I woke up today to realize that GNUCITIZEN’s web server is bombarded with requests. Good that we are running from a scalable infrastructure. The reason for the storm was a recent disclosure of apparently new Gmail bug similar to the one which I partially and than fully disclosed here, of course after working with the vendor to resolve the problem, which is always the right thing to do. [...]
Frame injection vulnerabilities, although some people might consider them the same as HTML injection/XSS or even a subset, they really are not the same. Here is why:
There is no need to inject special control characters such as angle brackets (unlike HTMLi/XSS)
HTMLi/XSS filtering routines will not project against frame injection since the attacker only needs to insert a URL in the non-sanitized parameter
The best way to explain what I mean is to show an example. [...]
It is true what many of you have heard. Google is releasing their own browser. Google Chrome, as they call it, is based on WebKit rendering engine and introduces some novel approaches to interacting with web technologies. I must say, it is very exciting to see all of this happening.
What makes Google Chrome different is its architecture. The browser is no longer single-threaded process. Each tab is actually a separate process with own memspace. [...]
Basically, Google allows you to use custom domains for your Google for Applications, Blogspot, Mashup Editor and of course App Engine accounts. I think this is an excellent feature and I use it for several of my domains. Although, some of the Google applications ask you to verify the ownership of the domain you are about to use by instructing you to place a special CNAME record on your nameserver, others don’t. [...]
I was invited to co-author Google Hacking for Penetration Testers Second Edition with the some of the greatest minds of enumeration gathering attacks and Google Hacking.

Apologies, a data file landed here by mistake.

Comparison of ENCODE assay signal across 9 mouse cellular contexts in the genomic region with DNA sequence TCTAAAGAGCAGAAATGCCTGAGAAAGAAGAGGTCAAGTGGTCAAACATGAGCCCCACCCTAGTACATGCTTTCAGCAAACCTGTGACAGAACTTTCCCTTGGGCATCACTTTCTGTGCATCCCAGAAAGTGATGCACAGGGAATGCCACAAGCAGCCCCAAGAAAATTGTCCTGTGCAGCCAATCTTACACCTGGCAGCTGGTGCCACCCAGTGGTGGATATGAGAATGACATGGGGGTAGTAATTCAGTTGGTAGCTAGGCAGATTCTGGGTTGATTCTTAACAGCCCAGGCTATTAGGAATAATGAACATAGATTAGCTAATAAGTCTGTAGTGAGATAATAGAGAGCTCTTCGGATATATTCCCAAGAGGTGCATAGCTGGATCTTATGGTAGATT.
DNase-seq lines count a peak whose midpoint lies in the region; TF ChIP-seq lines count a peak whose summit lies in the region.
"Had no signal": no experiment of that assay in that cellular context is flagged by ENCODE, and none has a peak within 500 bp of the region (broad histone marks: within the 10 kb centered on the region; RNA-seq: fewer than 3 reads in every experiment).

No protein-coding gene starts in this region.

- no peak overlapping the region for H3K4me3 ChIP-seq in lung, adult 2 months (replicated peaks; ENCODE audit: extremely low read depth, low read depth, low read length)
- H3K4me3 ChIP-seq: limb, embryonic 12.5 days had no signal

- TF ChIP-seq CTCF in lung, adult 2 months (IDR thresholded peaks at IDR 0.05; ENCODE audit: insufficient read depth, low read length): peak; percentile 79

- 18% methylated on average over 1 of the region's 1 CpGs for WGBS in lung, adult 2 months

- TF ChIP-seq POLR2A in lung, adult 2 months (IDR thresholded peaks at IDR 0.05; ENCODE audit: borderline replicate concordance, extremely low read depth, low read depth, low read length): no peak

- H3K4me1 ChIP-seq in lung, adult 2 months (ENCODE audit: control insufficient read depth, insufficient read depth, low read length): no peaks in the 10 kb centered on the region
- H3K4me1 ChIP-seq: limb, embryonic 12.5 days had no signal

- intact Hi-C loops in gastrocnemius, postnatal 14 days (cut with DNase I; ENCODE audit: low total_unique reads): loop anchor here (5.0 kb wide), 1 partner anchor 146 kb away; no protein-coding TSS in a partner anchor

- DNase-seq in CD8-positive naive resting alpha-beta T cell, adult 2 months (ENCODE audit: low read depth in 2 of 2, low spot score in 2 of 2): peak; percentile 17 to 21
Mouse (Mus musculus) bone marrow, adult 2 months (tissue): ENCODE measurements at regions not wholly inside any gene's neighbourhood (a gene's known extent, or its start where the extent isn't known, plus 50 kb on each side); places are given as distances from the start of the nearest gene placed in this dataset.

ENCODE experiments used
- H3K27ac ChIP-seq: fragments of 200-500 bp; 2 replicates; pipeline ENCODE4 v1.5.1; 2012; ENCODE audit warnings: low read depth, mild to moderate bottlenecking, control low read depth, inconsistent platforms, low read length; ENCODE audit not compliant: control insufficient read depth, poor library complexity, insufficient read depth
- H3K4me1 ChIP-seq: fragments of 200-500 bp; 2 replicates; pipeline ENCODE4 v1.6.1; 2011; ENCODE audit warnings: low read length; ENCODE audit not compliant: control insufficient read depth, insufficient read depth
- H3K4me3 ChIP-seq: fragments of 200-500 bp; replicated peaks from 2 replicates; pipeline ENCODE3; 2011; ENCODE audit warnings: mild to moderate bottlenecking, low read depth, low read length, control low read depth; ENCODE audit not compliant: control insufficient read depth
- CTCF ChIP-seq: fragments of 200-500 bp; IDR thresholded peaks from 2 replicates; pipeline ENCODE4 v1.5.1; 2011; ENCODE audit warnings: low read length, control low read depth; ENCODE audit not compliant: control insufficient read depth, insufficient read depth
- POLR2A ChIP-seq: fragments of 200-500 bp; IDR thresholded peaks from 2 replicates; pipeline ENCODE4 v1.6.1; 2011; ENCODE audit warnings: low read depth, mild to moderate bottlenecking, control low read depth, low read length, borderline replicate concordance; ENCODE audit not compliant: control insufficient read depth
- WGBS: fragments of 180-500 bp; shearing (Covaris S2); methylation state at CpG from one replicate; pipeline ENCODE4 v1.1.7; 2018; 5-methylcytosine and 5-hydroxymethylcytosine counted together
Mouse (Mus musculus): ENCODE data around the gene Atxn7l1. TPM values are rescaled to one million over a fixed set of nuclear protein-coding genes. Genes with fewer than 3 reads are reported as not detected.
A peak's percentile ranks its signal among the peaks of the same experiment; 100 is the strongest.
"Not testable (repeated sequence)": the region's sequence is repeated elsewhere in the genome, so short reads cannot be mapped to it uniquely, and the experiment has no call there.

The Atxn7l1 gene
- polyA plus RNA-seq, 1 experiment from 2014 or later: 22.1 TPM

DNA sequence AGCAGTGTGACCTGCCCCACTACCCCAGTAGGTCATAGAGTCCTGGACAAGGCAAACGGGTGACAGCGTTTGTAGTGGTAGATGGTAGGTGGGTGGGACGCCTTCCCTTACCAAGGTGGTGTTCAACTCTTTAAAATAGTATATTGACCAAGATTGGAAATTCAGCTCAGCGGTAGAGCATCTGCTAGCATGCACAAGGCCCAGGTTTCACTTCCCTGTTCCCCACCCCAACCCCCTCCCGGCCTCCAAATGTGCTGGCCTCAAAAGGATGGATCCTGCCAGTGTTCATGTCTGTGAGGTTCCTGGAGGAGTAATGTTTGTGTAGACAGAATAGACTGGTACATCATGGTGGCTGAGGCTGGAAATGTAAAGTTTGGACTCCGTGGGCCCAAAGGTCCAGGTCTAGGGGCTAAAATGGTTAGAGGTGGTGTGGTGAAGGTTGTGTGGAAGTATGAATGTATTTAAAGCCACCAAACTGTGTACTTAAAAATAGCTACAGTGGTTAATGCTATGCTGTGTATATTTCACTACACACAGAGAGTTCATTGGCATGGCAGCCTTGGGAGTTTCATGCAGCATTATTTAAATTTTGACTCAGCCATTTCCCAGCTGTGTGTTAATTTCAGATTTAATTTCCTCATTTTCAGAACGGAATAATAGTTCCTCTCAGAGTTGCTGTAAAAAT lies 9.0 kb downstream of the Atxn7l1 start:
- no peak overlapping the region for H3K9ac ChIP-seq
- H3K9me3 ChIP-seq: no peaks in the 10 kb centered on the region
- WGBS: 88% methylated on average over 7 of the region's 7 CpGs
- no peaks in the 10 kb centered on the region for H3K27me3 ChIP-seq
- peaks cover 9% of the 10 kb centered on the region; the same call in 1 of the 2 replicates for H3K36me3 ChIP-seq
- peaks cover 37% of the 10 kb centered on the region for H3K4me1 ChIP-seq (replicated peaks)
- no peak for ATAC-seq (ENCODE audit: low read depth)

…from the book excerpt:
In this post I am going to show you how someone can remotely install a simple, persistent filter within a GMail account and download all previous as well as snoop onto all future email conversations.
The following sequence of screenshots describes how the attack works.
The victim visits a malicious page while being logged into GMail. [...]
There is a trivially exploitable XSS vul on Google Urchin Web Analytics 5‘s login page. The vulnerability has been tested on versions 5.6.00r2, 5.7.01, 5.7.02 and 5.7.03 (latest). Previous versions are most likely to be affected as well. In case you didn’t know, Google Urchin is the install version of Google Analytics.
I reported the issue to Google back on Jul 25 and was confirmed by their security team. They are now working on a fix. [...]
j0hnny, Roelof Temmingh and I are currently working on the second edition of Syngress’ best selling book Google Hacking for Penetration Testers. We are all excited about it and we hope that the second edition will be as good or even better then the first edition with an up-to-date information on the latest Google hacks (Google Dorks) and a lot more interesting additions, which we cannot disclose at the moment. [...]
Google has become the most profitable organization on the Web, having access to millions of people personal information, providing free services in exchange for even more data, dominating the web we know it today.
That’s for real people. Don’t try this at home! Leave it to the professionals.
The attack surface of WEB technologies has dramatically increased over the past couple of years. It is not only about WEB Applications. Today we explore client side technologies which also play big part in the Web security game.
This footage, although a little bit dramatized, is not that far from the truth. [...]